Fans makes bets during a viewing party for the 2018 NCAA Men's College Basketball Tournament. (Photo by Ethan Miller/Getty Images)

Betting on the Tony Awards could become more mainstream after a recent ruling from the U.S. Supreme Court.

On May 14, the Supreme Court declared the Professional and Amateur Sports Protection Act, a law passed in 1992 that restricted state-sponsored sports gambling, unconstitutional. But as the Supreme Court did not provide much of a directive on how to proceed, states and betting sites may take the opening to expand the world of legalized betting.

“There’s really a kind of a presumption that you can take bets on whatever,” said Jim Murphy, oddsmaker at

As Murphy understands it, before this ruling, taking bets on awards shows or other unconventional betting venues like reality shows was not strictly outlawed, but rather did not have clear regulatory framework to follow.

Following the Supreme Court decision, individual states will be given the opportunity to enact laws to regulate and legalize sports betting.

Nevada already has legalized betting on sports, and New Jersey, Delaware and West Virginia look to be the first to act following the Supreme Court ruling. That would mean being able to place bets on sporting events at public places like racetracks, casinos or online.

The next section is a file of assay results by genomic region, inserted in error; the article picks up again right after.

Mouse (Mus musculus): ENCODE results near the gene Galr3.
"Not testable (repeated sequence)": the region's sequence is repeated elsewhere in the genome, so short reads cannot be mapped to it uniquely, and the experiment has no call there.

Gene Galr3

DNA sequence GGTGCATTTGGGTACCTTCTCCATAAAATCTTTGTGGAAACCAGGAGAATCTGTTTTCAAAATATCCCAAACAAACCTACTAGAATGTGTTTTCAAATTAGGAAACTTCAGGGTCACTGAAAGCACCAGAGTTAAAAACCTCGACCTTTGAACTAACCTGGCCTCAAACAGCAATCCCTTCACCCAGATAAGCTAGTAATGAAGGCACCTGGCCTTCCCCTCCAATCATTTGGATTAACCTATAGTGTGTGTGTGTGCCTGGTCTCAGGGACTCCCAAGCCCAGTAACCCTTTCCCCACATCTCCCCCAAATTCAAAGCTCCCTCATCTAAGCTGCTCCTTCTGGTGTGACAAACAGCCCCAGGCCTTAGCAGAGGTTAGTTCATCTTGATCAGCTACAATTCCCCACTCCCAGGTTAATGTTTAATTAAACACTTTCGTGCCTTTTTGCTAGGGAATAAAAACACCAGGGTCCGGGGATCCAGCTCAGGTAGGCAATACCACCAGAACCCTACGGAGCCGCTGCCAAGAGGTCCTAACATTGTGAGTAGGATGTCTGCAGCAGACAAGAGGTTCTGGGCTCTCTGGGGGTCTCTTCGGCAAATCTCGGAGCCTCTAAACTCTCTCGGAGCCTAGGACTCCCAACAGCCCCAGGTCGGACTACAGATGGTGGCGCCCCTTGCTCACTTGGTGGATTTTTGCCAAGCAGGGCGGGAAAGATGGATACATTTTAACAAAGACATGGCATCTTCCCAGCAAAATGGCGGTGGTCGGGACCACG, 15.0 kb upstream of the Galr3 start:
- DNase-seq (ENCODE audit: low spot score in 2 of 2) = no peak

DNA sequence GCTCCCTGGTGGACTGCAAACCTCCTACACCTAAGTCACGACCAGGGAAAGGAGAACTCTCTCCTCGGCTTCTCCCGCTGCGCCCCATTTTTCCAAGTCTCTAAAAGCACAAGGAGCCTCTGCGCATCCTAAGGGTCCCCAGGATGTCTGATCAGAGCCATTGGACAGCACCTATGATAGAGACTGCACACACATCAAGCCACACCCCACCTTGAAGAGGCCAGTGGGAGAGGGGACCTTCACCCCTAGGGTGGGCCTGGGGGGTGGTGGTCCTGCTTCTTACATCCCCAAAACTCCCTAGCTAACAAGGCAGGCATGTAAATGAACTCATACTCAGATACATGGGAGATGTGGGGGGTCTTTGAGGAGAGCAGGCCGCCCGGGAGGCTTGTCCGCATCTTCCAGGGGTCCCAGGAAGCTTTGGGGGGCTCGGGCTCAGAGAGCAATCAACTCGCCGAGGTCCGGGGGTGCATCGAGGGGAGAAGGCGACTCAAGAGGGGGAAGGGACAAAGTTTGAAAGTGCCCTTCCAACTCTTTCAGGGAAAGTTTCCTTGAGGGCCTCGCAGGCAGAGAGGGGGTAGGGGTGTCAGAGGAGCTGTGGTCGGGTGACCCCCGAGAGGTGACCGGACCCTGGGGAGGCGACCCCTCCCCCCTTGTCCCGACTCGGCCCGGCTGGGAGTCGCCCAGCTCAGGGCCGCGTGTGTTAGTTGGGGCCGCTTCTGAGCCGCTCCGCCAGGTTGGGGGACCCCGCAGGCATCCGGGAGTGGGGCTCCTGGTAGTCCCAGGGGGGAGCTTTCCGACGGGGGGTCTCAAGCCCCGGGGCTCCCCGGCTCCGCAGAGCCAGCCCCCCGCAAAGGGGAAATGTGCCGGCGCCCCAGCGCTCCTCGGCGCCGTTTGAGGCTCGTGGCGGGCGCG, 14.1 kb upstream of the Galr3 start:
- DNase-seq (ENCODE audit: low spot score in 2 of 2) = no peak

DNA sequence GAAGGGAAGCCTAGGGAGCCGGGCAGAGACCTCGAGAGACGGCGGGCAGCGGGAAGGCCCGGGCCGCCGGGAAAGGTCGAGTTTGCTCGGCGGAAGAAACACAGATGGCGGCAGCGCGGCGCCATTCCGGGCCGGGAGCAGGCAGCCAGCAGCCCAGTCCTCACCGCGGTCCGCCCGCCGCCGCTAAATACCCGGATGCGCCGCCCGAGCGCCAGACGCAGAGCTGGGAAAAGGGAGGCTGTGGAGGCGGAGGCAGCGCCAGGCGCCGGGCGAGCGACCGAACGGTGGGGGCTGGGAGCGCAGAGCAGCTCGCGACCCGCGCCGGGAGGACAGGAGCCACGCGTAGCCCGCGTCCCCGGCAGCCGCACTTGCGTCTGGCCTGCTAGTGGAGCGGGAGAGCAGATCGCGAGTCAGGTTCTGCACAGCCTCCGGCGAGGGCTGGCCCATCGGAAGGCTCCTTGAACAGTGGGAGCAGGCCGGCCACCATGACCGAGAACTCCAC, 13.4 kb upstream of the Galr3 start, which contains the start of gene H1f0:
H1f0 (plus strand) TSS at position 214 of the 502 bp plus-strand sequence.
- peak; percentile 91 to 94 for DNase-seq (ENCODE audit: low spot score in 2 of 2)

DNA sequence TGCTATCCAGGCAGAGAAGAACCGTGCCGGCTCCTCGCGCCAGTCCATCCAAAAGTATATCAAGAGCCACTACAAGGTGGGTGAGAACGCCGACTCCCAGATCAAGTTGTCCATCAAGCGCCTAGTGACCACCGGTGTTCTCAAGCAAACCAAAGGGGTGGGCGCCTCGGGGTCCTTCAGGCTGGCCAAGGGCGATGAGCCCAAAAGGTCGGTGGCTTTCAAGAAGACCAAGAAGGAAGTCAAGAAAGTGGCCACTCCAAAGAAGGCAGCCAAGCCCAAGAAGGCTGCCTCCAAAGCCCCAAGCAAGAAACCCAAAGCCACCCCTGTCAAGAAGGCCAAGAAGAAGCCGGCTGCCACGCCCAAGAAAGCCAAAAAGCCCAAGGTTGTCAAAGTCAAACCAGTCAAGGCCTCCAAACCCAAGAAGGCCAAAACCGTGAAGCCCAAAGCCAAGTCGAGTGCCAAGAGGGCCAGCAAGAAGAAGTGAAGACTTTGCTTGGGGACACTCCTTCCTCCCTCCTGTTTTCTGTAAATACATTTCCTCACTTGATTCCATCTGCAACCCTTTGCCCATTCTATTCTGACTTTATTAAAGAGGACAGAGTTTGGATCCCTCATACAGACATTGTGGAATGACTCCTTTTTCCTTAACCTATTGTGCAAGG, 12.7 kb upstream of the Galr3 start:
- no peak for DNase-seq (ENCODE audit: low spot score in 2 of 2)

However, there is also the possibility that lawmakers enact federal regulation on placing bets — though Murphy said he thinks that is unlikely.

Betting on the Tony Awards is already a practice among European bookmakers, who have their own set of regulations to follow, Murphy said.

“There are at least two or three books taking bets on the Tony Awards as we speak,” Murphy said.

And under Nevada’s current regulations, sports books can submit a request to the Nevada Gaming Control Board to request wagering on the Tony Awards or other awards shows. In the past, they have approved bets on events such as the Heisman winner and the Reno Air Races.

While much of the current regulation is up in the air, Murphy said he would expect other states to follow suit and delve into other nontraditional areas.

“I would be really surprised if some state didn’t push the envelope,” he said.

Though they may have niche audiences, Murphy said he has seen a high level of interest in odds for awards ceremonies and reality show outcomes after posting about them on his site. And it brings in new demographics as well as the possibility of revenue sharing, he said.

For Murphy, it’s possible to set odds on anything that has accessible statistical data and a definitive outcome i.e. a clear winner and loser. So far he has included odds on weather and who would “get whacked next” on “The Sopranos” on the site.   

He also set odds for the Tony Awards this season, using his typical methodology of tracking what fans are saying on sites such as Reddit and Broadway-related sites and then calculating probabilities. His methodology favors “The Band’s Visit,” “Harry Potter and the Cursed Child” and “My Fair Lady.”

However, these odds are not predictions of who will win, but rather what the public thinks will happen.

As for what will happen with the gambling industry in the next six months, Murphy said those odds are not as clear-cut.

“There’s really no telling how things end up looking,” he said.